As modern readers, we probably wonder who Melchizedek is, and what he has to do with this discussion about Jesus replacing the Levitical priests. In order to fully grasp the author’s argument, we need to read about Melchizedek’s only appearance in OT history found in Genesis 14:

(Gen. 14:17 NLT) After Abram returned from his victory over Kedorlaomer and all his allies, the king of Sodom went out to meet him in the valley of Shaveh (that is, the King’s Valley).

The historical setting is roughly 2,000 years before the birth of Christ. Abraham (called “Abram” here) has just returned from rescuing his nephew, Lot, from military capture (v.12). After he defeated Kedorlaomer’s small army, he took back all of the booty that the king had stolen (v.16).

(Gen. 14:18 NLT) And Melchizedek, the king of Salem and a priest of God Most High, brought Abram some bread and wine.

After Abraham returns from the battlefield, he is met by this mysterious figure named Melchizedek. This passage describes Melchizedek both as a king and as a priest.

Melchizedek as a PRIEST: The text describes Melchizedek as “a priest of God Most High.” What a strange title for a person that lived before the birth of the Jewish nation! In fact, the Levitical priests wouldn’t exist for another 500 years! And yet, the text tells us that he was a legitimate priest of God.

Melchizedek as a KING: The text also tells us that Melchizedek was a king—the king of Salem. Melchizedek’s name literally means “king of righteousness.”[1] And the city of Salem literally meant “city of shalom.” Morris writes, “The place name comes from the same root as šālôm, the Hebrew word for “peace,” and it may accordingly be translated in this way.”[2] The city of Salem was later renamed Jeru-salem (Ps. 76:2), which literally means “city of peace.” Thus the king of righteousness (Melchizedek) ruled over the “city of peace.”

Therefore, according to Genesis 14, Melchizedek was priest-king in Jerusalem 500 years before the Jews even entered into the Promised Land. Is this sounding familiar? Later, Jesus would come to Jerusalem—the capital of Israel—and would claim that he was a king-priest, also. Jesus—the “prince of peace” (Isa. 9:6)—would bring true peace to the people. Thus Melchizedek was a type (or foreshadowing) of Jesus.

The next interaction between Melchizedek and Abraham is just as interesting to this discussion of Jesus’ priesthood.

(Gen. 14:19 NLT) Melchizedek blessed Abram with this blessing: “Blessed be Abram by God Most High, Creator of heaven and earth.”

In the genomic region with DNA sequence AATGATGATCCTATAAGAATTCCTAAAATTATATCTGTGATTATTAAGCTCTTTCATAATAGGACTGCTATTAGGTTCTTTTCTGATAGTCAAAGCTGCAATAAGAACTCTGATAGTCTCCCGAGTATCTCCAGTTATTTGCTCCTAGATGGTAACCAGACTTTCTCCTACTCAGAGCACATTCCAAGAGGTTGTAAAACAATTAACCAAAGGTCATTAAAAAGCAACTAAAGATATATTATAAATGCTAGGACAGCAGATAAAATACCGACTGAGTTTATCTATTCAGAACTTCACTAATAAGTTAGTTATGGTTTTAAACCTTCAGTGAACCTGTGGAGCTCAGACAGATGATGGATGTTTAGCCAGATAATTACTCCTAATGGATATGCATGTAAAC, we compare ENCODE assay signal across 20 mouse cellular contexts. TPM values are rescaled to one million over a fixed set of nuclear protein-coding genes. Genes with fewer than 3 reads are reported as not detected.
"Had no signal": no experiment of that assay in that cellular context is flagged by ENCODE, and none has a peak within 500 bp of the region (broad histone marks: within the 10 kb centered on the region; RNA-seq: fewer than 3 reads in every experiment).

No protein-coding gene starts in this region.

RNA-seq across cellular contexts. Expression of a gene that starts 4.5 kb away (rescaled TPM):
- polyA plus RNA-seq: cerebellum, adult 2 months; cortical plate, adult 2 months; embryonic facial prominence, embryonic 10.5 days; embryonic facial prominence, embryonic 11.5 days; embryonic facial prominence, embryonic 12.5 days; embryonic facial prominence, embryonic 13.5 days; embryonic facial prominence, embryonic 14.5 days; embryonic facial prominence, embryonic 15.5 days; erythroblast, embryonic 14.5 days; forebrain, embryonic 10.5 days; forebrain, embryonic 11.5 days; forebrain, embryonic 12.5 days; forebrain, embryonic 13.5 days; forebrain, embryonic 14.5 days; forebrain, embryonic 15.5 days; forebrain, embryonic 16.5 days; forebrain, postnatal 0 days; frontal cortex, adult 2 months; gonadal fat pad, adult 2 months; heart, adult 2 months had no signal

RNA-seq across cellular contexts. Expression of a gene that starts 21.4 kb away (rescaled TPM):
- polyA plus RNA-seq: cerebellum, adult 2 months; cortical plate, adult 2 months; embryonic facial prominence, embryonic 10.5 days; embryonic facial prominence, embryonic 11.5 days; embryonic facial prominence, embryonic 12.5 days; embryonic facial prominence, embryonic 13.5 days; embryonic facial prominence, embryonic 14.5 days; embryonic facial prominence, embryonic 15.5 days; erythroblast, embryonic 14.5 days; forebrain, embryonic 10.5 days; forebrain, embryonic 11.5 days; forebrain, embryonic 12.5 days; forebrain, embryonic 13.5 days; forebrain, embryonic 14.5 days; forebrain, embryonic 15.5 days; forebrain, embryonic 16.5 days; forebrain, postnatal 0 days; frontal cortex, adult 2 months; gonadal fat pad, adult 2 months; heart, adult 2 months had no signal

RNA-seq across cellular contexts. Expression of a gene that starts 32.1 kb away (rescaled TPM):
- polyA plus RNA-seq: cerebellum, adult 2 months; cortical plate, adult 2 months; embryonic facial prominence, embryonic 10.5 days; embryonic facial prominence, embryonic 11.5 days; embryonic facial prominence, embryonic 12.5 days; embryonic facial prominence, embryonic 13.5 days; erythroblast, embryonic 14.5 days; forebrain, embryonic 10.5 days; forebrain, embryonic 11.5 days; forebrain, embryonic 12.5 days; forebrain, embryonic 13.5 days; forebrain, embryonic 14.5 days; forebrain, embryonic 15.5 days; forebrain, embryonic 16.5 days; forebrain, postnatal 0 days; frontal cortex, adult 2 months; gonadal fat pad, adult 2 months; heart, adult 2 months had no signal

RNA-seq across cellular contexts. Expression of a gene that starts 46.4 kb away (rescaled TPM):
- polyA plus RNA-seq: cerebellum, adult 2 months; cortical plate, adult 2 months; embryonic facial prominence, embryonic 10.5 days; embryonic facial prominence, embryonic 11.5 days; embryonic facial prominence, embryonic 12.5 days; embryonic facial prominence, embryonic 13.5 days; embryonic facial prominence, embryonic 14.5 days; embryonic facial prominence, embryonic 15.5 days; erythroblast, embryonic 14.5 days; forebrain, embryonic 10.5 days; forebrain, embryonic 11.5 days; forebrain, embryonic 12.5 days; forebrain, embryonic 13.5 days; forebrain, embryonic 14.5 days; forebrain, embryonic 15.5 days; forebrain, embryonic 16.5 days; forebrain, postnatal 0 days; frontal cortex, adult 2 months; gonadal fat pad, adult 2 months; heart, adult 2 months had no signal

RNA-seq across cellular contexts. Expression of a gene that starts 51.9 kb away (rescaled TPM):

By blessing Abraham, Melchizedek was demonstrating that he was superior to Abraham. For instance, in American military culture, we can learn a soldier’s rank and office by whoever salutes first. When a younger officer salutes an elder officer, it shows deference and respect. In this culture, whenever someone gave out a blessing, it communicated that they were higher in authority and office. By accepting a blessing, an individual was admitting that they needed blessed. Thus Melchizedek was demonstrating here that he was greater than Abraham.

(Gen. 14:20 NLT) And blessed be God Most High, who has defeated your enemies for you.” Then Abram gave Melchizedek a tenth of all the goods he had recovered.

Not only did Melchizedek show his superiority to Abraham by giving him a blessing, but Abraham reciprocated this by tithing some of his loot back to Melchizedek. The author of Hebrews argues,

(Heb. 7:4-7 NLT) Consider then how great this Melchizedek was. Even Abraham, the great patriarch of Israel, recognized this by giving him a tenth of what he had taken in battle. Now the law of Moses required that the priests, who are descendants of Levi, must collect a tithe from the rest of the people of Israel, who are also descendants of Abraham. But Melchizedek, who was not a descendant of Levi, collected a tenth from Abraham. And Melchizedek placed a blessing upon Abraham, the one who had already received the promises of God. And without question, the person who has the power to give a blessing is greater than the one who is blessed.”

By blessing Abraham and receiving his tithe, Melchizedek was demonstrating his superiority over Abraham. Of course, the entire nation of the Jews came from Abraham: Moses, Aaron, the twelve tribes… even the Levitical priesthood. Therefore, if Abraham was bowing down before Melchizedek, it was almost as though all of his descendents were bowing down to him as well. The author of Hebrews explains,